Last weekend, my friend Roberto and I took a day trip 1.5 hours outside of Madrid to Segovia–a beautiful, enchanting town that I can’t stop daydreaming about during classes this week! I guess you can’t expect less of a World Heritage city.
Our first stop was the Aqueduct of Segovia, which dates back to the late 1st and early 2nd centuries. It is one of the best preserved ancient monuments in the nation, and it stretches for over 800 meters as it stands majestically against the backdrop of the Guadarrama Mountains. We stood in awe as we came upon its dark silhouette against the hard blue sky. I felt like I was living in a postcard.
Meet Robert[o]. He is also studying at ICADE, as an exchange student from Shanghai who is spending a year in Spain to fully experience its culture and lifestyle before he returns to China to fulfill his job offer at Ernst & Young. He has a perfect accent when he speaks Spanish (which I completely envy), and is a great cook!
Soon enough, we were starving! Luckily, Roberto’s landlord recommended a great restaurant called Méson De Cándido, which happened to be literally right next to the aqueduct. We ordered the house wine, as well as Medallones de Jabalí con Manzana (pork medallions with apple) and Mollejas de Cerdero con Pierros y Trigueros (what I thought was lamb with asparagus…). All of us love ordering food in Spain because you never know exactly what you’re going to get. Well, it turns out that I did order lamb…just that it was lamb pancreas, commonly known in the States as lamb sweetbread. A delicacy to some, I’m sure; but I wasn’t ready to be that adventurous. Lucky for me, Roberto was a total gentleman and offered to switch dishes. (Thanks again, Robert!!!)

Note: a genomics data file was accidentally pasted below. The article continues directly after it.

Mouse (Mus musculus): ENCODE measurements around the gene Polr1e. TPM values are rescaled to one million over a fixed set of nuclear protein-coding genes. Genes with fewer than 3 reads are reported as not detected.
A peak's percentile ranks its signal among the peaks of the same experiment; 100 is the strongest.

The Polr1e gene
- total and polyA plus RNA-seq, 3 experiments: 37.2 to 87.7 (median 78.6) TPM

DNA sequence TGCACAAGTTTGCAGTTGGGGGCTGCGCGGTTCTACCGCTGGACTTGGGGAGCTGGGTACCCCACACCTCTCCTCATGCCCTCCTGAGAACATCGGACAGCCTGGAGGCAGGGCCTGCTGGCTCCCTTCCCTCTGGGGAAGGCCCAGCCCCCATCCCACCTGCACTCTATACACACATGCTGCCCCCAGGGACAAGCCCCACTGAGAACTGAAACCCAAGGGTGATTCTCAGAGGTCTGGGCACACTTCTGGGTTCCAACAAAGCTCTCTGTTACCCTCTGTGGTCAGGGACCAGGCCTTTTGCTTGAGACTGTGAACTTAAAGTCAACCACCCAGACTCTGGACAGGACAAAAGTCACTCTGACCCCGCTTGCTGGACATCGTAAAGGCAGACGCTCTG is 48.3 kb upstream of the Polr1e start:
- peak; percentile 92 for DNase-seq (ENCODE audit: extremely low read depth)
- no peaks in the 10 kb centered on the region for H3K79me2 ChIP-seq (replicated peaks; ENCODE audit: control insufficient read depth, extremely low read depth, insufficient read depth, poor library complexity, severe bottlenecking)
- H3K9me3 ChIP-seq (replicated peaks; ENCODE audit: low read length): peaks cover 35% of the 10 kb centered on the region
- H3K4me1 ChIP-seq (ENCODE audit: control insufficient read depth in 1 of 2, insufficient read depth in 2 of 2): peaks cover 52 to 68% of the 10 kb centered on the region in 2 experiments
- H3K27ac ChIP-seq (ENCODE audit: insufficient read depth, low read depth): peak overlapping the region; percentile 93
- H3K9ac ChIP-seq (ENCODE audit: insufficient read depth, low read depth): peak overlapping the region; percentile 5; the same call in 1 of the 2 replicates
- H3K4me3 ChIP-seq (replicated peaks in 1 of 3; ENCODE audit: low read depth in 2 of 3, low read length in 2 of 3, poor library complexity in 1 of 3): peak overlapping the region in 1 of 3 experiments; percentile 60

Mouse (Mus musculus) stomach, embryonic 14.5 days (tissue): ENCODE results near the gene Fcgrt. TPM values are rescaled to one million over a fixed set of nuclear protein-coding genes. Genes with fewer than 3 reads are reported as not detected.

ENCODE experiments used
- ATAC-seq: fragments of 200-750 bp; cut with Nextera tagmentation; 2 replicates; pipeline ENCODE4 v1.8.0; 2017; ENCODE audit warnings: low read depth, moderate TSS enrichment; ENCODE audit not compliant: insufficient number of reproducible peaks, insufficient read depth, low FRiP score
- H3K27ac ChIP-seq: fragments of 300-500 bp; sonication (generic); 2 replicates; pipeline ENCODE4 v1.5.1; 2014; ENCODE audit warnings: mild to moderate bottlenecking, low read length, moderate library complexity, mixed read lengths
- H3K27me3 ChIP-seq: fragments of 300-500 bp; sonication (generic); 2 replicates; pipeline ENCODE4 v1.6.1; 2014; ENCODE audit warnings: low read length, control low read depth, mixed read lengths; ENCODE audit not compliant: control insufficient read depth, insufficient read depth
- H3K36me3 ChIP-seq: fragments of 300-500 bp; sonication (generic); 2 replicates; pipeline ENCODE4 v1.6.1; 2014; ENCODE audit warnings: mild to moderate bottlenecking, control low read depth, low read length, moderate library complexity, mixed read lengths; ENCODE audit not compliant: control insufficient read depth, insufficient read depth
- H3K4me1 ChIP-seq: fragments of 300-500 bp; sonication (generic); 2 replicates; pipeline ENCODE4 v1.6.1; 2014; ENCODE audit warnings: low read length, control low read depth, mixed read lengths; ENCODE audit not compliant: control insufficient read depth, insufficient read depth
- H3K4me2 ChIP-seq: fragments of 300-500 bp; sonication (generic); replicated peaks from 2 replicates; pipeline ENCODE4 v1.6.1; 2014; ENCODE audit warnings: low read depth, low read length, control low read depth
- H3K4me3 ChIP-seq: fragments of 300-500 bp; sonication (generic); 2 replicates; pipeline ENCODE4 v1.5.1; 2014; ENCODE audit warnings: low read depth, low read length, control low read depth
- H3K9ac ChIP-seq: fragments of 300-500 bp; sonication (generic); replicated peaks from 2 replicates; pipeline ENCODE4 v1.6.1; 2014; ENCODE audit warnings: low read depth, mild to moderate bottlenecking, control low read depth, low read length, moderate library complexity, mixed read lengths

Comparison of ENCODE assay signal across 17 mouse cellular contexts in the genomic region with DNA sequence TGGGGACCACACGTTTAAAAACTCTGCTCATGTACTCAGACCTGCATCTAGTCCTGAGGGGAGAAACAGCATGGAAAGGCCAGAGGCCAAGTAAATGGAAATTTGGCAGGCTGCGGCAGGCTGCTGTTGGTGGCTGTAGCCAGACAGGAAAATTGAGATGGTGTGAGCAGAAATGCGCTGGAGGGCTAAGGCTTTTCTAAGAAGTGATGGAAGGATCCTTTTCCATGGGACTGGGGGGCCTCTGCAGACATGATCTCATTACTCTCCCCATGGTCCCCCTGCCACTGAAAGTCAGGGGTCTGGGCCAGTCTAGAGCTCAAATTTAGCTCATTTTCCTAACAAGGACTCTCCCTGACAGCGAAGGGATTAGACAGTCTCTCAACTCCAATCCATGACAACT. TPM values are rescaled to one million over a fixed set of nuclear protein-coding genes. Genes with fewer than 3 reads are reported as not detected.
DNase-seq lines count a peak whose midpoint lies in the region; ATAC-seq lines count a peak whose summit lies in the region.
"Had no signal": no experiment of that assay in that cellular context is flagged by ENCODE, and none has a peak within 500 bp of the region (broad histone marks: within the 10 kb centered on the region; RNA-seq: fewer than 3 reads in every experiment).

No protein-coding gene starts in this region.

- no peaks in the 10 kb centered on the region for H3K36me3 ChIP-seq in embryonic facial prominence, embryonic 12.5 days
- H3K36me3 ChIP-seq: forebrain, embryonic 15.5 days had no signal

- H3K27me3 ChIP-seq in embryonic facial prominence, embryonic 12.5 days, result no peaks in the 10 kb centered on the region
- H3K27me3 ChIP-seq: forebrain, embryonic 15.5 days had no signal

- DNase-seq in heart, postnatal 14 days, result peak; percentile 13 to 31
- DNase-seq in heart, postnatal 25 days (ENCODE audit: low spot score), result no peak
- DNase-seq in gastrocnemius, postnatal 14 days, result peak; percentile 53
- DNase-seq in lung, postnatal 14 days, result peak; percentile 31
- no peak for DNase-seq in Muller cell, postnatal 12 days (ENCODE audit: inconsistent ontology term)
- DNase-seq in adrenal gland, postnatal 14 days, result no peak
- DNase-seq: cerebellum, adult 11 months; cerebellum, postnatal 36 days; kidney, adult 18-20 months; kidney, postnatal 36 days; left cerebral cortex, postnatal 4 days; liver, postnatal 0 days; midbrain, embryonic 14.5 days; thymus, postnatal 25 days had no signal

From the cathedral, we headed towards the palace. On the way, we saw so many charming winding roads, beautiful textural exteriors of homes, small gardens, and more.
Finally after a long trek, we made it to Alcázar de Segovia, the palace that is rumored to have inspired the castle in Disney’s Sleeping Beauty. It was beautiful! We went inside to see its ornate ceilings, amory room, and terrace gardens. We even climbed the 152 steps to the top of the tower from which we were able to witness the most spectacular views of the city as the sunset blanketed the rooftops and terrain with a golden hue…
Finally, we ended the day at Restaurante José María for some of the city’s (and country’s) renowned cuisine: Cochinillo Asado. Cochinillo is a roasted baby pig. Its fatty outside is extra crispy while the meat is super juicy and tender. In fact, it is so tender that they use plates rather than knives or other cutlery to divide the pig into portions.
Some folktale history about the restaurant José María that a friend shared with me: Back in the day, eating baby pigs was a true luxury, obviously because letting a pig pass its infant stages means more meat, which means that it could feed more people. Therefore, the king decided to ban this dish from being cooked, unless chefs went to confront the king himself to obtain a special license. For a long period of time, José María was the only restaurant to hold a license, making it the oldest restaurant to have cooked this dish in Spain’s history.
I wish I took a picture of the whole pig before it was served! (oh well..) Notice the foot and tail on Robert’s plate. eek!
It was such a great day full of exploration. And I wouldn’t mind trekking back to explore the Esteban Vicente Contemporary Museum, Jewish District, Jardín de los Poetas….